Nicolai Gedda

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Nicolai Gedda (left), in Finland, debating about musical interpretation with Caj Ehrstedt (on the right), during the Korsholm Music Festival,[1] in 1987.

Nicolai Gedda (born 11 July 1925) is a Swedish operatic tenor. Having made some two hundred recordings, Gedda is said to be the most widely recorded tenor in history. Gedda's singing is best known for his beauty of tone, vocal control, and musical perception.[2]

Biography[edit]

Nicolai Harry Gustav Gedda was born in Stockholm to a Swedish mother and a half-Russian father. Gedda was raised by his aunt Olga Gedda and his adoptive father Mihail Ustinov (a distant relative of Peter Ustinov), who sang bass in Serge Jaroff's Don Cossack Choir and was cantor in a Russian Orthodox church.[3] Gedda grew up bilingual in Swedish and Russian. From 1929 to 1934 they lived in Leipzig, Germany, where young Nicolai learned German. They returned to Sweden after Hitler came to power. In school he later learned English, French and Latin. After leaving school he learned Italian by himself.

Gedda began his professional career as a bank teller in a local bank in Stockholm. One day he told a client that he was searching for a good singing teacher, and the client recommended Carl Martin Öhman, a well known Wagnerian tenor from the 1920s, who is also credited with discovering Jussi Björling. Later he also taught the Finnish bass Martti Talvela. Öhman was enthusiastic about Gedda and took him as a pupil, at the beginning without payment, because Gedda had to support his parents with his pay. After a few months he obtained a scholarship and was later able to pay for Öhman's singing lessons.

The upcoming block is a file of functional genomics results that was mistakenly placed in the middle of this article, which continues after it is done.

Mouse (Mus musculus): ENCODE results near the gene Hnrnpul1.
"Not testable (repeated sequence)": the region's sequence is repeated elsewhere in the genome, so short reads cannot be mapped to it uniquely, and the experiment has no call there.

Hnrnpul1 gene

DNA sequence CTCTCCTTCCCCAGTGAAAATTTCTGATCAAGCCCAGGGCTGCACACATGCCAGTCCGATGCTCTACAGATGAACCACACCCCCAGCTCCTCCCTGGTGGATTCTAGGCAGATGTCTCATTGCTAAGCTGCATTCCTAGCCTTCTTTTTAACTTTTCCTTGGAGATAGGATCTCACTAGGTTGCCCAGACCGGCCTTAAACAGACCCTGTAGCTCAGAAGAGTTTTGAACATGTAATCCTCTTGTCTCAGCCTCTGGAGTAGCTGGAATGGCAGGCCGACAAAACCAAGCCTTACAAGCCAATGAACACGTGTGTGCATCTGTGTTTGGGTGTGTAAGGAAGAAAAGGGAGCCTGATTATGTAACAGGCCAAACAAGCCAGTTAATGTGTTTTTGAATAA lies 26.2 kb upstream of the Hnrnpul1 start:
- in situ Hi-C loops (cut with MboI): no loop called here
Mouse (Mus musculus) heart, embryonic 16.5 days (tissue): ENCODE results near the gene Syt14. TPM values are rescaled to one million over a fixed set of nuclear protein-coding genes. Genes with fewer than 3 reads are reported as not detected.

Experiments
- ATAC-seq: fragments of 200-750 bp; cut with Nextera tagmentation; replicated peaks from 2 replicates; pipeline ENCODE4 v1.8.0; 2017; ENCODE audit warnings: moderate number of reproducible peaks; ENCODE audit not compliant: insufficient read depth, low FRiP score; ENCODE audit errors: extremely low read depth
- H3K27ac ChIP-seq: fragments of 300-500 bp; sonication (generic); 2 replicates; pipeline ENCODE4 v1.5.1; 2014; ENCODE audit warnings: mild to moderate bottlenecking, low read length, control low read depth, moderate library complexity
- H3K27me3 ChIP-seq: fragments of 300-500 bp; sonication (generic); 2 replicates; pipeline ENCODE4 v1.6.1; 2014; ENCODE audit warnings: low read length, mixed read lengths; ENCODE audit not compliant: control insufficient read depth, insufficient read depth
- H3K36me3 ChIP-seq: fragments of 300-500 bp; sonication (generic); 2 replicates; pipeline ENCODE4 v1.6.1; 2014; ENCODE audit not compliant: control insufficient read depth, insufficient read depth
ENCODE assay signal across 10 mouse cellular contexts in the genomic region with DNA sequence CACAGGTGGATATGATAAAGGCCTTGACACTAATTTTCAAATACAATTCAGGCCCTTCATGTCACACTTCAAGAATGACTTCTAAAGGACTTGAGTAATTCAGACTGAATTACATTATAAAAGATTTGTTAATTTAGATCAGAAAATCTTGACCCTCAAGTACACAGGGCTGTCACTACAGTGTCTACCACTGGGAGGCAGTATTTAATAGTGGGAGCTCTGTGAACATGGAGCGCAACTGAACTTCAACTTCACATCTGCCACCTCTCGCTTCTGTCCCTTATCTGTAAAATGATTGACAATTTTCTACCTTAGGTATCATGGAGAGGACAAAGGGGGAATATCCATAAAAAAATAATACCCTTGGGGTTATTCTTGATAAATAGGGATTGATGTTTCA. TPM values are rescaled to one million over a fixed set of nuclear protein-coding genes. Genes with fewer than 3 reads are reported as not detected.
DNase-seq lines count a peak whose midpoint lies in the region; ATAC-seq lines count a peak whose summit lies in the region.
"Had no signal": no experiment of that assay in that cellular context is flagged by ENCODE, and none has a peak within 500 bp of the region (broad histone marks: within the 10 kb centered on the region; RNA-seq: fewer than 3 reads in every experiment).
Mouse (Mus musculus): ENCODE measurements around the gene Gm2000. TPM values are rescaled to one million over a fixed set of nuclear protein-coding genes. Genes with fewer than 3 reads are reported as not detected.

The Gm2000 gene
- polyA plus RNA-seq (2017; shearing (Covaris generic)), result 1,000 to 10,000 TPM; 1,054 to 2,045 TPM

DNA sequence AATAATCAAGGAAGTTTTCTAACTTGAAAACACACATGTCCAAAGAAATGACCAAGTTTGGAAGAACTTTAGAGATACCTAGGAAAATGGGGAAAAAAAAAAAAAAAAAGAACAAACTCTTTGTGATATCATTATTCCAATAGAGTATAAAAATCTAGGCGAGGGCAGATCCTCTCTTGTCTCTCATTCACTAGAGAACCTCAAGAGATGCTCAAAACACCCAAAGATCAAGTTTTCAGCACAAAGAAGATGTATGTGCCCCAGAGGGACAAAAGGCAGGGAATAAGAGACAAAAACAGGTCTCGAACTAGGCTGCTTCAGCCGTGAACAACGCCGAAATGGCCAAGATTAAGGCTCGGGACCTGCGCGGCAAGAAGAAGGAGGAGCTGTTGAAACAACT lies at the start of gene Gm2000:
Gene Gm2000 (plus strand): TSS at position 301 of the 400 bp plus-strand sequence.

Opera career[edit]

An early appraisal of Gedda's singing was offered by Walter Legge, after first hearing Gedda sing for the role of Dmitry in a planned recording of Boris Godunov.

"On my arrival at the airport I was asked by a swarm of journalists if I were not interested in hearing their excellent young Swedish voices. Naturally I was interested, but I did not expect either the front page stories that appeared next morning or the mass of letters and almost incessant telephone calls asking to be heard. I had to ask the Director of the Opera for a room for a couple of days to hear about 100 young aspirants. The first to sing to me (at 9.30 in the morning) was Gedda who had I believe sung only once in public. He sang the Carmen Flower Song so tenderly yet passionately that I was moved almost to tears. He delivered the difficult rising scale ending with a clear and brilliant B flat. Almost apologetically I asked him to try to sing it as written -- pianissimo, rallentando and diminuendo. Without turning a hair he achieved the near-miracle, incredibly beautifully and without effort. I asked him to come back at 8 that evening and sent word to my wife that a great singer had fallen into my lap and to Dobrowen that, believe it or not, this 23-year-old Gedda was the heaven-sent Dmitry for our Boris."[4]

He was understudy to Giuseppe Di Stefano at a performance of L'elisir d'amore at the Edinburgh Festival circa 1951.

In April 1952, at the age of 26, Gedda made his debut at the Royal Swedish Opera, performing the role of Chapelou in Adolphe Adam's Le postillon de Lonjumeau with Hjördis Schymberg. One of the arias in this opera, "Mes amis, écoutez l'histoire", is considered one of the most difficult tenor arias in all of opera, as it calls for a demanding high D from the soloist. In this same year Gedda also performed the role of Hoffmann in Offenbach's The Tales of Hoffmann and the tenor role in Der Rosenkavalier.

After an audition in Stockholm, Gedda gained the attention of conductor Herbert von Karajan, who took him to Italy. In 1953, he made his début at La Scala as Don Ottavio in Don Giovanni.